Lexington's Urban County Government has been approved to recover up to $24.1 million in public infrastructure costs associated with the upcoming Summit development, primarily for providing storm sewers, curbs, sidewalks and parking.
The Kentucky Economic Development Finance Authority approved allowing the city to recoup $24.1 million of its estimated $31.4 million costs at its monthly meeting on Thursday.
The Summit, on the corner of Nicholasville Road and Man o' War Boulevard, will cost $404.1 million and include over 400,000 square feet of restaurant and retail space, 400 residential units, nearly 2,500 parking spaces and approximately 11,000 square feet of commercial office space.
The KEDFA board also approved a technical change on the $48.8 million that Lexington is allowed to recover on the CentrePointe/courthouse project downtown to clarify infrastructure cost reimbursement.
The money comes back to the city through withholding, sales and real estate property taxes.
The KEDFA board also approved other preliminary and final projects throughout the state for tax incentives. The approval of tax incentives outlines the state's commitment to a project should it occur in Kentucky.
In general, when a company accepts the tax incentive, it can keep that amount of money, which it would otherwise pay in taxes, assuming it fulfills the terms of the deal.
KEDFA projects approved Thursday include:
■ Asahi Bluegrass Forge of Richmond, $1 million in tax incentives for a $20.3 million project to build a new forge. Asahi specializes in press forging for the automotive industry, producing parts including gears, bearings, joints and transmission elements. The expansion would create up to 50 new jobs with a base hourly wage of $10.88 an hour.
■ Brady Worldwide of Louisville, $3 million on an $18.2 million investment for a new manufacturing and distribution locations. The company makes safety products that identify and protect premises, products and people. The new factory and distribution location would create up to 121 jobs paying a base hourly wage of $12.51 an hour.
■ Davert USA of Bowling Green, $300,000 in tax incentives for a $2.3 million metal fabrication operation. The new business would create up to 20 jobs with a base hourly wage of $10.88.
■ iHerb of Hebron, $3 million in tax incentives for a $29.8 million second distribution facility. The expansion would create up to 600 jobs earning a base hourly wage of $10.88 an hour.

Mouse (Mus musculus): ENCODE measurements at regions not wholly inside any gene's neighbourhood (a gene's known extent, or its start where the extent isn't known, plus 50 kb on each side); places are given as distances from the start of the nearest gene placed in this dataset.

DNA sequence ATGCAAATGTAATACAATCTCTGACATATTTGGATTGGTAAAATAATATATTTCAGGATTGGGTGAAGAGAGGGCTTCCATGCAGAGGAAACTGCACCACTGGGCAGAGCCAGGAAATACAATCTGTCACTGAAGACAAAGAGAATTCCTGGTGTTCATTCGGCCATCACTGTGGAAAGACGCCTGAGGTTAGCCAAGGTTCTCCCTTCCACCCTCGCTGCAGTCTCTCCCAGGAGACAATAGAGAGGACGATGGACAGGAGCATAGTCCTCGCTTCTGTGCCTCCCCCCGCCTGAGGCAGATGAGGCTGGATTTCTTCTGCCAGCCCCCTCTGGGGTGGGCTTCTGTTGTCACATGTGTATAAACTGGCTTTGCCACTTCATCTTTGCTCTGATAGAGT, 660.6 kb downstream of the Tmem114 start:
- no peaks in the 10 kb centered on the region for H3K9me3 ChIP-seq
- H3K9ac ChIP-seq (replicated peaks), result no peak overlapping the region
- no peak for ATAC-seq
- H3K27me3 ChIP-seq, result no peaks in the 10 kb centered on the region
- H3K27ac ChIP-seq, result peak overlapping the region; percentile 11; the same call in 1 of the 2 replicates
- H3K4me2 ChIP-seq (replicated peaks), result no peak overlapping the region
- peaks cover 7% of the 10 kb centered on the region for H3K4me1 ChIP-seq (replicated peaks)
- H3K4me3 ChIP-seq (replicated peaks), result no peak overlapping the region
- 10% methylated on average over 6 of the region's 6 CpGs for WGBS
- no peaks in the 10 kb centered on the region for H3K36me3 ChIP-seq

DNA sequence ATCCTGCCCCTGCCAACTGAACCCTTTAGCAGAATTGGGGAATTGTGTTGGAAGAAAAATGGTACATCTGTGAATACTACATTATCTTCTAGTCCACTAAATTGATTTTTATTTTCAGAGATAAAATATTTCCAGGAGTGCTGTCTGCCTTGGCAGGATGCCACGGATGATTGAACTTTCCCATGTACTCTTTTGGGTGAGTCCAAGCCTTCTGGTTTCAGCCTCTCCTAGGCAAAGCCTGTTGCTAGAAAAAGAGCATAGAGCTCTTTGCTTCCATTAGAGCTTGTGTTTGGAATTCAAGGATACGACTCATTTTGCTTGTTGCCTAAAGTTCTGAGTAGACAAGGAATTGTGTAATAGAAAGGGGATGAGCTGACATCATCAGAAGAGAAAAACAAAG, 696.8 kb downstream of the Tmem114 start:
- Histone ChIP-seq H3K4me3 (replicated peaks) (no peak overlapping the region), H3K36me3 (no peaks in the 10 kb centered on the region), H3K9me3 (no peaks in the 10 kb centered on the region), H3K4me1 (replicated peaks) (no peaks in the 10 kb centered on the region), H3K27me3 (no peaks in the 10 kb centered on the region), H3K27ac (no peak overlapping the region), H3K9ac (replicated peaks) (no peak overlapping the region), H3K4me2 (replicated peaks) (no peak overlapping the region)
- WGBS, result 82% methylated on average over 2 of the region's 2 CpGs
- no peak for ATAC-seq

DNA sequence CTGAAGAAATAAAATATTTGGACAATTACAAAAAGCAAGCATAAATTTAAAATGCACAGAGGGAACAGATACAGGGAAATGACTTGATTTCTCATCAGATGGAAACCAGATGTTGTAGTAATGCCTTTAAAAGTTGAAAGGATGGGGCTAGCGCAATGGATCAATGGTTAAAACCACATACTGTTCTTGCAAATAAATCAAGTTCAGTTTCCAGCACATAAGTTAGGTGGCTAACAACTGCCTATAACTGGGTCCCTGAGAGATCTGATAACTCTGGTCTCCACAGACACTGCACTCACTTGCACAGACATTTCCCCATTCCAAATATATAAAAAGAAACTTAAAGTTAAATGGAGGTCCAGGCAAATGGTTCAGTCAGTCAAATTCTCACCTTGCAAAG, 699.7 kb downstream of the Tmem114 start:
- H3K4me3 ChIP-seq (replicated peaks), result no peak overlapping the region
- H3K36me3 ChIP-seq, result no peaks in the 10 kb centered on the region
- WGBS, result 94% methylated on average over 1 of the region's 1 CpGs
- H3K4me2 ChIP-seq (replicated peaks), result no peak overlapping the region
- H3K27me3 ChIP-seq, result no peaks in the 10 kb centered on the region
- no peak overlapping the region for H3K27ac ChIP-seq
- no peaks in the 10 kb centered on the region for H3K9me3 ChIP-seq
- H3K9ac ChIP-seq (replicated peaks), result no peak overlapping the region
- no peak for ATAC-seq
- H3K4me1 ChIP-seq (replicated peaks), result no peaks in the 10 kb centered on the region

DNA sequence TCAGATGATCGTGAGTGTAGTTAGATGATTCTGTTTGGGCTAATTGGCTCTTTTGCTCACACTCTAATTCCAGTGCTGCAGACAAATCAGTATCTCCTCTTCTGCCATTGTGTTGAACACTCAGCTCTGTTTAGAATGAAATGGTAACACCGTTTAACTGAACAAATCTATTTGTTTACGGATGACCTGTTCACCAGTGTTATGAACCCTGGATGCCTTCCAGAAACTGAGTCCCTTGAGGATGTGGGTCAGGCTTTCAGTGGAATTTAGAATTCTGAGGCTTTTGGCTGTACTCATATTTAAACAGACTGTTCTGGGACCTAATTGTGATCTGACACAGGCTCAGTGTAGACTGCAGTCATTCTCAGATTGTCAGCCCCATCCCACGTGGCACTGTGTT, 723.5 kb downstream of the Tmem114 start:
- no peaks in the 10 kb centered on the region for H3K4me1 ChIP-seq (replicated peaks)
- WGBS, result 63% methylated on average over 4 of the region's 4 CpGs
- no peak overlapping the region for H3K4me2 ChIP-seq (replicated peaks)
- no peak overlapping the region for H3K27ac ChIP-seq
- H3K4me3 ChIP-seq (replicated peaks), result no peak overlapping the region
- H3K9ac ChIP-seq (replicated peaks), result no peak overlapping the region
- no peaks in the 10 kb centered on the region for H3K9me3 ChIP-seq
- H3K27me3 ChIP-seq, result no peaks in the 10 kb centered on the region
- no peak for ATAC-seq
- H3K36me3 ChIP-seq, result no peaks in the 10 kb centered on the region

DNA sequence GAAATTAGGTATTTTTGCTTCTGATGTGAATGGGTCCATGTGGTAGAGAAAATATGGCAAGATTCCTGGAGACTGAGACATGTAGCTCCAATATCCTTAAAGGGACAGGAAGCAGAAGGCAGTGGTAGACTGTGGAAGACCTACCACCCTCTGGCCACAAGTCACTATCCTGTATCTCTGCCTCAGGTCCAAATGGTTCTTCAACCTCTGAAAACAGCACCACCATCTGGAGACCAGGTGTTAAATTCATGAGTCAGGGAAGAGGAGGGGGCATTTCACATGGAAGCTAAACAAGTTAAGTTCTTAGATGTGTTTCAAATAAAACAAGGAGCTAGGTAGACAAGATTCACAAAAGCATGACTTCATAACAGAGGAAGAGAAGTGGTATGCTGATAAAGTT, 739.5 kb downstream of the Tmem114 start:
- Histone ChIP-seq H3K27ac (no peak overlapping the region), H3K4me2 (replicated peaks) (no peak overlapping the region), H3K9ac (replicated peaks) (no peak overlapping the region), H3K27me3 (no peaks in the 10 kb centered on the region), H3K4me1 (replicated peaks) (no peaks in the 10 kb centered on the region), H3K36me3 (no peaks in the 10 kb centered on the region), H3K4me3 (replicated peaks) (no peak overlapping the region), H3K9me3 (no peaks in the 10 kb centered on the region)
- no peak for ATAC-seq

■ Beckman Coulter of Hebron, $400,000 in tax incentives for a $10 million investment to expand its distribution center for biomedical testing products. The expansion would add up to 43 jobs earning a base hourly wage of $10.88.
■ Metalsa Structural Products of Elizabethtown, $21 million on a $171.4 million investment to add new equipment for its work assembling chassis and body structures for the auto industry. The expansion would create up to 539 jobs with a base hourly wage of $10.88.
■ R.L. Schreiber of Lebanon, $2 million in tax incentives on a $7.4 million investment to relocate its production and distribution operations for its business supplying food bases, spices, seasoning blends and related products. The project would create up to 83 jobs with a base hourly wage of $9.06 an hour.
■ Great Lake Minerals in Wurtland, $135,000 in incentives on an $11.2 million investment to construct a new ball mill process line and a new crushing and sizing facility.
■ Konsei USA in Hodgenville, $30,000 in tax incentives on a nearly $5.9 million investment to lease a facility across from its plant to expand production.
■ Yechiu Metal Recycling America in Hawesville, $1 million and $400,000 in tax incentives on a proposed plant to collect and process aluminum scrap and then export the aluminum to smelting plants in China and Malaysia. The company's investment would be $19.4 million and would create up to 76 jobs with a base hourly wage of $10.88.
■ Inplast Industries doing business as Plastikon Industries in Leitchfield, a manufacturer of plastic injection molding for automobiles, just over $1 million for land, equipment and doubling the square footage of its plant to support new business from Toyota. The total project would cost $10.3 million. The expansion would create up to 65 jobs with a base hourly wage of $9.06 an hour.
■ Douglas Autotech of Hopkinsville, $3 million in tax incentives on a $14.1 million project to purchase new equipment to support additional business from Nissan and Subaru in its production of automotive directional controls, steering columns and shifters. The expansion would add up to 115 jobs with a base hourly wage of $9.06.